A crew from media outlet Vice go to Eden Parish, a remote commune, after a relative invites them to come along.
Things are, predicatably, not what they seem in Eden, though we do get a more than competent addition to the found footage genre as we follow the group of filmmakers on the reunite a brother with his sister, whilst discovering the truth of the commune.
Eden Parish is run by the enigmatic and slightly threatening Father and appears to be a modern life Eden, choosing to avoid technology and the trappings of society in favour of a pseudo-religious life under The Father. There’s social inclusion, hymns and a sense of community, but there’s something chilling under the surface and the team from Vice are the people to find the truth.
Nobody can leave here alive.
Shot, primarily, on handheld cameras, it’s an effective use of the medium as we only see what the characters can see. It adds to the realism as the story unfolds in front of the cameras, with the colleagues searching for the truth whilst under the threat of The Father, his personal security force and the worshippers who will do anything to protect the sanctity of their community.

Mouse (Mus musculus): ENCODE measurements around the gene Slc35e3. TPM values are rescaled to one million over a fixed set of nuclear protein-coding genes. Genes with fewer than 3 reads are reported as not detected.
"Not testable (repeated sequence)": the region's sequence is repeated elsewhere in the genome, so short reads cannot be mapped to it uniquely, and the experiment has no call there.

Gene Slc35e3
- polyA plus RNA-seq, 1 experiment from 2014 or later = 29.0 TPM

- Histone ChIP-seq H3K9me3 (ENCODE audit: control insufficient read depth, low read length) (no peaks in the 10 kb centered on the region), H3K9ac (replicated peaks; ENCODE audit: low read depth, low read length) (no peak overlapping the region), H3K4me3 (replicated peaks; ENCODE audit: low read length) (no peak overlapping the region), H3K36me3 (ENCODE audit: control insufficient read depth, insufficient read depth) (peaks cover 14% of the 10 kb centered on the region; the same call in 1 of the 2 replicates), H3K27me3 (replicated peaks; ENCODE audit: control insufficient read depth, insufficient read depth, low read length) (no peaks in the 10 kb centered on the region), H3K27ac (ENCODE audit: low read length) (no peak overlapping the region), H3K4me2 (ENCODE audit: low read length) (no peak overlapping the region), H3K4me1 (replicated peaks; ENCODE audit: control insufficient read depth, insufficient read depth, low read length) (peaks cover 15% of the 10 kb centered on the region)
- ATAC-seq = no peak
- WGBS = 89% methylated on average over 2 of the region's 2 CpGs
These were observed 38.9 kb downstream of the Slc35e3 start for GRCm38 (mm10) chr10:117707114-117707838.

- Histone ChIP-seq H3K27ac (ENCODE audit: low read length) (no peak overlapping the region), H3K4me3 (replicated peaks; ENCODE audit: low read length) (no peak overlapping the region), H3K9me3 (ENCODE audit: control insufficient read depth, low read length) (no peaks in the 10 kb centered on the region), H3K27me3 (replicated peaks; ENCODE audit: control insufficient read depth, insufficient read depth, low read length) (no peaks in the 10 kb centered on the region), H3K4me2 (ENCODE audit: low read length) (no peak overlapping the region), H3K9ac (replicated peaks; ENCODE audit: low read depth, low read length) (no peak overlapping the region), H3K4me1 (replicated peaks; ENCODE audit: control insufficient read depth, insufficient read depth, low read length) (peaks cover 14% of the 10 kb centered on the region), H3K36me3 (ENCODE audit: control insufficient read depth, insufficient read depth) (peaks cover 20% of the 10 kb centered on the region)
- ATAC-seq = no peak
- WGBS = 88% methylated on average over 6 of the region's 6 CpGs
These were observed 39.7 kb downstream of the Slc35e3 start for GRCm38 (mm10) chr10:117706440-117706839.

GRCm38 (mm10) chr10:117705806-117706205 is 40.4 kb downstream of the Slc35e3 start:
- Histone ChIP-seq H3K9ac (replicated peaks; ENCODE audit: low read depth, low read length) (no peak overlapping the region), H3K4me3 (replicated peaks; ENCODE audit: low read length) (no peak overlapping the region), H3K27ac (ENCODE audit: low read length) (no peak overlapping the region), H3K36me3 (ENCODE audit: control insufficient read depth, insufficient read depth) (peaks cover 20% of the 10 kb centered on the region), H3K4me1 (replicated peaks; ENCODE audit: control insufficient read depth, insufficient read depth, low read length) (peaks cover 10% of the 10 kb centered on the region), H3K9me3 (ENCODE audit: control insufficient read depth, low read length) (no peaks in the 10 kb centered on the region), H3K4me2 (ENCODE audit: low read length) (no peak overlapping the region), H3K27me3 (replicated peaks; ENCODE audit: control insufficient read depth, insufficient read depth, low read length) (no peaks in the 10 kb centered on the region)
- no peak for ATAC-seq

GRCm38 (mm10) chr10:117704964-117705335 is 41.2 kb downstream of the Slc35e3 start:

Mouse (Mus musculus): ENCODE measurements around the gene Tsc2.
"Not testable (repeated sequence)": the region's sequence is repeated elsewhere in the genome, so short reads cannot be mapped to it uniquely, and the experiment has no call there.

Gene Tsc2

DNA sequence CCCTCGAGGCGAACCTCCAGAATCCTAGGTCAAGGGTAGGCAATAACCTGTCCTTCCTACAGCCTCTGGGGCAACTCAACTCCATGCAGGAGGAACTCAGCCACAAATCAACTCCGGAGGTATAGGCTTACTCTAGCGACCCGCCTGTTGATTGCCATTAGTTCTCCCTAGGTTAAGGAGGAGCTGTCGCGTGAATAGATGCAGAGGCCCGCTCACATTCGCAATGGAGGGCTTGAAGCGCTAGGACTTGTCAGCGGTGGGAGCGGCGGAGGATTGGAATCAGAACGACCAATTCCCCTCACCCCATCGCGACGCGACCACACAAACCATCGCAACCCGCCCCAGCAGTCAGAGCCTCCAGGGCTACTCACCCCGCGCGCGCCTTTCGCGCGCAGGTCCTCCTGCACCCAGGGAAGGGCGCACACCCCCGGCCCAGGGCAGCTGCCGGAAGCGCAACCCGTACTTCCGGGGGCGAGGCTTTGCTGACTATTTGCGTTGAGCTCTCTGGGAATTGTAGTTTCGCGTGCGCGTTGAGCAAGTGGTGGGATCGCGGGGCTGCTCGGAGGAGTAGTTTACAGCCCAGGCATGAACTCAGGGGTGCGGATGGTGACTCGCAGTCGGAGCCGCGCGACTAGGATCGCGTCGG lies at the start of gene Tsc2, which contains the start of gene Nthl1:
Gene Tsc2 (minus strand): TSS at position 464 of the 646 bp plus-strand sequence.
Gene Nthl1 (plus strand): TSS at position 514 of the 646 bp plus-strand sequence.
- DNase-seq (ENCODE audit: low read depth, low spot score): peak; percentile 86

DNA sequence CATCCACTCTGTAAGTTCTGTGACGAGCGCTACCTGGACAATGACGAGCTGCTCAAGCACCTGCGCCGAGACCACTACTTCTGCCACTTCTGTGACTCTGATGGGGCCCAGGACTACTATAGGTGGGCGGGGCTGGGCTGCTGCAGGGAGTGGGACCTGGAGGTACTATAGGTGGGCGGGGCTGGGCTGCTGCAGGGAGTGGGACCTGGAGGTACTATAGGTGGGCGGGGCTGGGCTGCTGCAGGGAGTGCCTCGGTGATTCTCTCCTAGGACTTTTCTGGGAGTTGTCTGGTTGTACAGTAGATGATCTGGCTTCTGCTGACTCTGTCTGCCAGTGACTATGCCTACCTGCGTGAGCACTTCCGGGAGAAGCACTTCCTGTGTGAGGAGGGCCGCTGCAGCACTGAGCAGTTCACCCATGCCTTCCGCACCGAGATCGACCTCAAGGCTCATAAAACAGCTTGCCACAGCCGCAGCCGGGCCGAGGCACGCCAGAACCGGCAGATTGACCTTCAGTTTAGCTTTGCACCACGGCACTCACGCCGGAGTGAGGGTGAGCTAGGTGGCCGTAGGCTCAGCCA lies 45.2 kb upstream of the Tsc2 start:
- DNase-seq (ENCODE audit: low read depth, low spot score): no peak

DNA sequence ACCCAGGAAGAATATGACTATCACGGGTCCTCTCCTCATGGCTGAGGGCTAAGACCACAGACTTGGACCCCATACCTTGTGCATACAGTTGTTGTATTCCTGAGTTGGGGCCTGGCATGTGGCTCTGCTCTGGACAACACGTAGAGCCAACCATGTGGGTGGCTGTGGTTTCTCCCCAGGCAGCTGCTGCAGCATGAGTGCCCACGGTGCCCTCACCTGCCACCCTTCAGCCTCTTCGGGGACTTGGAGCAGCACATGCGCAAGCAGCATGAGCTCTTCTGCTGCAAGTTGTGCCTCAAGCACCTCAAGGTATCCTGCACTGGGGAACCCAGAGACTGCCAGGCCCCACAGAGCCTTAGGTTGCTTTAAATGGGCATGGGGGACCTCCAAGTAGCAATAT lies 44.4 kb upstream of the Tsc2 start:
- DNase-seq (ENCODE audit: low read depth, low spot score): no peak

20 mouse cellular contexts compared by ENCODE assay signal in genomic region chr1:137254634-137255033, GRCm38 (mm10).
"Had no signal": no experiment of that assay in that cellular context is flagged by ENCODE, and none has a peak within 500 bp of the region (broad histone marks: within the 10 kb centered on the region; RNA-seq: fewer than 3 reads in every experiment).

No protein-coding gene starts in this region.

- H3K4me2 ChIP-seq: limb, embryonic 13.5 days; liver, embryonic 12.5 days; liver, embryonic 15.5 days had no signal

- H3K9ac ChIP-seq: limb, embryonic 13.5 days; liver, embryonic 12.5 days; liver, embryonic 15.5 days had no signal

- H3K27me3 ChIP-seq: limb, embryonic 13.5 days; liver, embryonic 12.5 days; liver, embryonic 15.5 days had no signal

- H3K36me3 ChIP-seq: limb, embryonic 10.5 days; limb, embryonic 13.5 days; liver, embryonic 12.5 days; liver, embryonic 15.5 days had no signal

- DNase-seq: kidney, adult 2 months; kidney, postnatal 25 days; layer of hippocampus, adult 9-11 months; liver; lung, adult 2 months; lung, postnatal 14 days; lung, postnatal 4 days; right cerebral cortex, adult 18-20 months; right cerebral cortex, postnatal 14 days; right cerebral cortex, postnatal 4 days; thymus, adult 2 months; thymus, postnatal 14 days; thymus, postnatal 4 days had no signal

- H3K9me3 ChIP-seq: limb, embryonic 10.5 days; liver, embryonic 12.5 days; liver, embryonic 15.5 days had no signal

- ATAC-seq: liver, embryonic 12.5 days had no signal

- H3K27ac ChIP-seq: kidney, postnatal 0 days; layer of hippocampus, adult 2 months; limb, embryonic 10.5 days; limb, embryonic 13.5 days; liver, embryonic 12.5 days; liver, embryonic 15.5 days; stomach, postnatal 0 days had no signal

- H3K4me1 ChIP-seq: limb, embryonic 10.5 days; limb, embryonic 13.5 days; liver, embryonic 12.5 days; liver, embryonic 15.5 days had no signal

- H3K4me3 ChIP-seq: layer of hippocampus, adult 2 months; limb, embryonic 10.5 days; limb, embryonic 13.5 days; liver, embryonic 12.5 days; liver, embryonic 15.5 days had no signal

Ti West’s direction is superb in this addition to his growing catalogue. Shackled by the limits of handheld camera, he directs and writes much more admirably than in some of his previous efforts, and manages to create a film that is claustrophobic and chilling. Add to this the element of “post production” that gives it its Vice feel and it becomes a solid addition to his body of work.
As with many recent found footage films, there’s a sense of “where did that camera come from?” towards the end, but it doesn’t detract from an otherwise well executed film.
We were doing something great down here. We were gonna change the world. This was only the beginning.
Very much like Blair Witch before it, the whole story is told as if it were based on actual events (and there are nods to real life cults), with a slow burn method of story telling and a lack of the jump scares that have marred the “found footage” genre, nor does it go down the path of a supernatural evil that must be overcome. The performances throughout are convincing with the sense of threat coming to a satisfying climax that leaves you in no doubt as to just how far people will go for eden.